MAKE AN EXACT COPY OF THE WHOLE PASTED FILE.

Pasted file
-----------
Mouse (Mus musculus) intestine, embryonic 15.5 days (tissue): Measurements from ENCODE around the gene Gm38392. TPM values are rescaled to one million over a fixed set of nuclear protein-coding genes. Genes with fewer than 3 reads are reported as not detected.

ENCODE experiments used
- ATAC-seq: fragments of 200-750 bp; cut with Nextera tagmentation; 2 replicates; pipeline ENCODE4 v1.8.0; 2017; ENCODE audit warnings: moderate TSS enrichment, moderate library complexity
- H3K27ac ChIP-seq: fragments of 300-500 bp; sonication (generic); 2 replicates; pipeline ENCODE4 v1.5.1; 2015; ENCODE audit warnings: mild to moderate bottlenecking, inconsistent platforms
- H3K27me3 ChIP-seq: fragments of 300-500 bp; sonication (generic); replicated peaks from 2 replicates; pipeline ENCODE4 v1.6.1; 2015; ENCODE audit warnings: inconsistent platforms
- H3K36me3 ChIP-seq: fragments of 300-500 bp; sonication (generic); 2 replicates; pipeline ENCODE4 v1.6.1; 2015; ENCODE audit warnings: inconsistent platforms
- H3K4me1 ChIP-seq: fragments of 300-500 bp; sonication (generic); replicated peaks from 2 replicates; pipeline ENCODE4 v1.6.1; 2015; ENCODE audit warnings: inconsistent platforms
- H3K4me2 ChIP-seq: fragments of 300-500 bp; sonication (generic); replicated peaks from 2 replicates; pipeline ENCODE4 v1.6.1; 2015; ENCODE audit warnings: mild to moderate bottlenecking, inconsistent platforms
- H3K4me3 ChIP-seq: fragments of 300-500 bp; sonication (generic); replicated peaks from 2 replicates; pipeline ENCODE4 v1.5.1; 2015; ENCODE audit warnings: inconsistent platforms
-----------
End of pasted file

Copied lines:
Mouse (Mus musculus) intestine, embryonic 15.5 days (tissue): Measurements from ENCODE around the gene Gm38392. TPM values are rescaled to one million over a fixed set of nuclear protein-coding genes. Genes with fewer than 3 reads are reported as not detected.

ENCODE experiments used
- ATAC-seq: fragments of 200-750 bp; cut with Nextera tagmentation; 2 replicates; pipeline ENCODE4 v1.8.0; 2017; ENCODE audit warnings: moderate TSS enrichment, moderate library complexity
- H3K27ac ChIP-seq: fragments of 300-500 bp; sonication (generic); 2 replicates; pipeline ENCODE4 v1.5.1; 2015; ENCODE audit warnings: mild to moderate bottlenecking, inconsistent platforms
- H3K27me3 ChIP-seq: fragments of 300-500 bp; sonication (generic); replicated peaks from 2 replicates; pipeline ENCODE4 v1.6.1; 2015; ENCODE audit warnings: inconsistent platforms
- H3K36me3 ChIP-seq: fragments of 300-500 bp; sonication (generic); 2 replicates; pipeline ENCODE4 v1.6.1; 2015; ENCODE audit warnings: inconsistent platforms
- H3K4me1 ChIP-seq: fragments of 300-500 bp; sonication (generic); replicated peaks from 2 replicates; pipeline ENCODE4 v1.6.1; 2015; ENCODE audit warnings: inconsistent platforms
- H3K4me2 ChIP-seq: fragments of 300-500 bp; sonication (generic); replicated peaks from 2 replicates; pipeline ENCODE4 v1.6.1; 2015; ENCODE audit warnings: mild to moderate bottlenecking, inconsistent platforms
- H3K4me3 ChIP-seq: fragments of 300-500 bp; sonication (generic); replicated peaks from 2 replicates; pipeline ENCODE4 v1.5.1; 2015; ENCODE audit warnings: inconsistent platforms